Mark-DeBofsky-New-ERISA-Ruling-May-Cut-ClaimantsWhat is the statute of limitations for filing a lawsuit in relation to benefit claim under the Employee Retirement Income Security Act? It’s a trick question because the ERISA statute does not prescribe a statute of limitations for claims seeking recovery of benefits under Section 502(a)(1)(B) of the act.[1]

Consequently, in determining the timeliness of a benefits suit, courts generally apply the most analogous state limitations period.

However, if the benefit plan contains a contractually defined limitations period that is shorter than the statutorily prescribed limit, the U.S. Supreme Court has directed the contractual period must be followed.

In Heimeshoff v. Hartford Life and Accident Insurance Co.,[2] the Supreme Court in 2013 determined that contractual limitations periods are enforceable and may start to run even before the contractual limitations period begins to accrue so long as the period within which suit may be filed is reasonable.

That ruling created considerable confusion, particularly with respect to disability benefit cases, since lawsuits result both from initial denials of benefits or from terminations of benefits after commencement.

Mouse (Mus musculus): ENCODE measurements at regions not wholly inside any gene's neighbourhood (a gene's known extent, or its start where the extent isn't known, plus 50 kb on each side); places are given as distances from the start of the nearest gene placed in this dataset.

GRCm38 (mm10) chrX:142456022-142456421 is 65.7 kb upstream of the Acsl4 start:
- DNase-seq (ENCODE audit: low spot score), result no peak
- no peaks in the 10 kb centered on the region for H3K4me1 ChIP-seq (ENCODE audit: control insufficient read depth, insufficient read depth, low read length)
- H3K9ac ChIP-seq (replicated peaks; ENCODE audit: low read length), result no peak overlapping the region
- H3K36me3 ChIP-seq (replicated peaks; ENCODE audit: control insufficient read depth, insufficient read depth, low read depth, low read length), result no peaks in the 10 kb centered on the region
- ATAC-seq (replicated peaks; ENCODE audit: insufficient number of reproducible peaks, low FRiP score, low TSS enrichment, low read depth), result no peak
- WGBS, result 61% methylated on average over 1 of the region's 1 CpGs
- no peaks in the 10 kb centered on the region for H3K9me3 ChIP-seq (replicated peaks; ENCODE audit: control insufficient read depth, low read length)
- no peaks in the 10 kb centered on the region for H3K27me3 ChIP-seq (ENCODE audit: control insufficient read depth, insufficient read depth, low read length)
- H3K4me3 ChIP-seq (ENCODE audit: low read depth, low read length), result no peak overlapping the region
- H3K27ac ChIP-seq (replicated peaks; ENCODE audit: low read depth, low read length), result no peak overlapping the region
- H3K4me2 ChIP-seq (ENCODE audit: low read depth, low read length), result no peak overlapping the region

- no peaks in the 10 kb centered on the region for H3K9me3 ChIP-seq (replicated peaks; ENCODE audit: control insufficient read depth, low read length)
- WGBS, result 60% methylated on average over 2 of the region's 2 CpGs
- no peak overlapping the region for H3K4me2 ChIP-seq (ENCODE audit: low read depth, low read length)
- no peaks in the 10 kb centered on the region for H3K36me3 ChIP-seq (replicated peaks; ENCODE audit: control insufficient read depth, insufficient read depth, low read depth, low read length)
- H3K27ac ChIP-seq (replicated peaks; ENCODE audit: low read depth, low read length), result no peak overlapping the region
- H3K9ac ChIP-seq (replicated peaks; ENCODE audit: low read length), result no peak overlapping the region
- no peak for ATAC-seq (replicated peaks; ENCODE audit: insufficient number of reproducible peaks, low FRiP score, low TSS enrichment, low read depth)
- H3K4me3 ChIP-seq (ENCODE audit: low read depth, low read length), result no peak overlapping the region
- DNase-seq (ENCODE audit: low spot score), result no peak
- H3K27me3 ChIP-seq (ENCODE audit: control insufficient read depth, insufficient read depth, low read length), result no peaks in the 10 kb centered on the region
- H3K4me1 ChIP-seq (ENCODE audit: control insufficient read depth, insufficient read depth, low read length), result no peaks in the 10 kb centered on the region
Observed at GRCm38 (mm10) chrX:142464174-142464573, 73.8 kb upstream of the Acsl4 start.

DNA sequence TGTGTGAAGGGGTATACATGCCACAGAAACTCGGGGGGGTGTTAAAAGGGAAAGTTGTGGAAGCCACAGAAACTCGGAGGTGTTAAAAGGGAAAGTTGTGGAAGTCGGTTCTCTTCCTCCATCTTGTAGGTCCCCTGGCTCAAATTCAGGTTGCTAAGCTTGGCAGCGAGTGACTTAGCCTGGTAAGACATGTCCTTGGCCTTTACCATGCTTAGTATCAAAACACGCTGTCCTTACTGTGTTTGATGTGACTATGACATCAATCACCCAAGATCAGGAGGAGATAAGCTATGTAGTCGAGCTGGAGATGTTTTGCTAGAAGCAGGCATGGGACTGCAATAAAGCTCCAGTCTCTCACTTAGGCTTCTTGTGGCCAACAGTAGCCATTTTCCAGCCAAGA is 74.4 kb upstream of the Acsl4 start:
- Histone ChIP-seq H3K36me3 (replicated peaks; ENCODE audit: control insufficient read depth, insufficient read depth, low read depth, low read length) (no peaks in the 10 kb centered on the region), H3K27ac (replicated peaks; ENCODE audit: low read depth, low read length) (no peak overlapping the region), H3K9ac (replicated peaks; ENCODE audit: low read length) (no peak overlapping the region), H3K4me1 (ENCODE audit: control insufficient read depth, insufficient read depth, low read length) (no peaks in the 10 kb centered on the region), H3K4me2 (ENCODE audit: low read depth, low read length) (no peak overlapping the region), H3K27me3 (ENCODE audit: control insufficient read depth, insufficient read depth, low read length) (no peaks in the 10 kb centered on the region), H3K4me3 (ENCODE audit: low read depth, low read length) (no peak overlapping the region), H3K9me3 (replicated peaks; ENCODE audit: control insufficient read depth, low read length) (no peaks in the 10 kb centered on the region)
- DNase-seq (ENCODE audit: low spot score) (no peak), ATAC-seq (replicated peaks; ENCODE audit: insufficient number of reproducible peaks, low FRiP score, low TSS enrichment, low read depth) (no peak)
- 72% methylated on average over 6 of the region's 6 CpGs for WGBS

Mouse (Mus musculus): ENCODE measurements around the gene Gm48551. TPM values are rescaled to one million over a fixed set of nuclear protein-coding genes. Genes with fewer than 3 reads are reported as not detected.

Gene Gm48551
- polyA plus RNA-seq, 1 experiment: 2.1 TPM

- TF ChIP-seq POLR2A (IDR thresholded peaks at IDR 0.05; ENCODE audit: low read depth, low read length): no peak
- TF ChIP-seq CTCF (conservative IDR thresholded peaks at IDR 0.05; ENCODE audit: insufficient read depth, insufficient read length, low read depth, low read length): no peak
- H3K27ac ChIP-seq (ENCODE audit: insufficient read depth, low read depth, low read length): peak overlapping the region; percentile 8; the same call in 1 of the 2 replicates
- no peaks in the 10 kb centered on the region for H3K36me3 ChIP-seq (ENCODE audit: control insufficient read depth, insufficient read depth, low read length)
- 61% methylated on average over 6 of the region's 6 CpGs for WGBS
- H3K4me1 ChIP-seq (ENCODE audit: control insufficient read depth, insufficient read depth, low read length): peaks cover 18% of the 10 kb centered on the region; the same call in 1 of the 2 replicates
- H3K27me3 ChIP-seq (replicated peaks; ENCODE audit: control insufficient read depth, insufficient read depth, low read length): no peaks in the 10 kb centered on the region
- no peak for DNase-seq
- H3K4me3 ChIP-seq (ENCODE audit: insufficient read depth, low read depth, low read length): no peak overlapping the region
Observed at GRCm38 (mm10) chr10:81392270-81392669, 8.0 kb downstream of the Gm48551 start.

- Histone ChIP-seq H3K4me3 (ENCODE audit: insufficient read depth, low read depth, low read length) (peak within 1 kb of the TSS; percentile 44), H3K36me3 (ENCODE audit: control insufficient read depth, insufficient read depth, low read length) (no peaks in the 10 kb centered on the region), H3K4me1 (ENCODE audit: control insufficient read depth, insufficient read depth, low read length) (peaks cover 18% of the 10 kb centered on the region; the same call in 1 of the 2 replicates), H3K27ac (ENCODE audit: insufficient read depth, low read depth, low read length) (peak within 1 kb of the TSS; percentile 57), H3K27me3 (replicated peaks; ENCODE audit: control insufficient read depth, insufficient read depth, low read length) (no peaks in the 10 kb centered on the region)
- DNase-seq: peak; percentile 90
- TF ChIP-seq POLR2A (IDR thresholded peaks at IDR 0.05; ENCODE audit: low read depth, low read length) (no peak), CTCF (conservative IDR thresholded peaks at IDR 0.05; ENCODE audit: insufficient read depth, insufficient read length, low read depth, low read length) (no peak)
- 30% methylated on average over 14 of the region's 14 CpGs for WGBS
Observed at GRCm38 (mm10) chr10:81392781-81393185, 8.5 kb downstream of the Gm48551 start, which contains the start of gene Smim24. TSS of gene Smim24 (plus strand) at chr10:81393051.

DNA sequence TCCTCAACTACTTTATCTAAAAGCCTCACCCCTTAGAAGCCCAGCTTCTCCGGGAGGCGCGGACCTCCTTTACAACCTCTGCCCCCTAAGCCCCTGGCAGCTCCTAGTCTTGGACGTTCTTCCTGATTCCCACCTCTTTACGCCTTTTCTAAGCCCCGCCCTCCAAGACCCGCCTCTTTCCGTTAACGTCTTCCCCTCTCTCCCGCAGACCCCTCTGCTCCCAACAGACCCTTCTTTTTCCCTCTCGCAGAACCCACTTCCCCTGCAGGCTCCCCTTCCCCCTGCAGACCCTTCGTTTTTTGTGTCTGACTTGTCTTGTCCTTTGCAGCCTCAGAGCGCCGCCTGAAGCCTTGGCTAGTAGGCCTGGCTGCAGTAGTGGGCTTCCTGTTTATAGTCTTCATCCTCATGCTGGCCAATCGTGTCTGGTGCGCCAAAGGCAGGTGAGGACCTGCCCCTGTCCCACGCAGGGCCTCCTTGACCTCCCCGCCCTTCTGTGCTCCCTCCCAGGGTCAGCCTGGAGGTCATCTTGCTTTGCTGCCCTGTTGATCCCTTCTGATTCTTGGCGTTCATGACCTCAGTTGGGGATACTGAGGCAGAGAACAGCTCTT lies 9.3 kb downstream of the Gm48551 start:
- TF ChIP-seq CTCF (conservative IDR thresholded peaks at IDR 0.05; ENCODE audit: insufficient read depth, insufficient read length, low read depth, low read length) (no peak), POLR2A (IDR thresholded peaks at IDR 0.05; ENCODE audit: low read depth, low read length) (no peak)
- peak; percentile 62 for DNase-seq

In an effort to clear up confusion, the U.S. Department of Labor amended its claims regulations[3] to require that ERISA claim denials include notification of the time limit for filing suit.[4]

However, that regulation did not become effective until Jan. 1, 2018, and does not apply to claims that accrued earlier.

A decision earlier this month from an Illinois federal court addressed that situation.

In Hewitt v. Lincoln Financial Corp.,[5] the U.S. District Court for the Northern District of Illinois joined a growing chorus of rulings that have interpreted the prior version of the ERISA claim regulations to require what the revised regulations now explicitly mandate.

The plaintiff, Rodney Hewitt, filed suit against Lincoln and Liberty Life Assurance Company of Boston for breach of contract and breach of fiduciary duty in relation to a denial of disability benefits.

The defendant asserted the claim was time-barred and moved for dismissal. The court denied the motion to dismiss.

In 2013, Hewitt retired from Dow Chemical Co., but prior to his retirement, he applied for long-term disability benefits.

Hewitt’s claim was denied on Oct. 23, 2013; and on Dec.16, 2013, Liberty upheld its determination following Hewitt’s appeal of the denial.

Neither the claim denial letter, nor the letter denying Hewitt’s appeal, stated the applicable date by which he needed to file suit if he wished to challenge the denial. Hewitt filed suit on Dec. 14, 2018.

Although Liberty asserted the complaint was untimely because it was filed more than three years after both the initial claim disallowance as well as the appeal denial, the contractual limitations period specified in the governing policy of insurance, Hewitt responded that the complaint was not time-barred because Liberty failed to notify him of the time limitation as required by ERISA.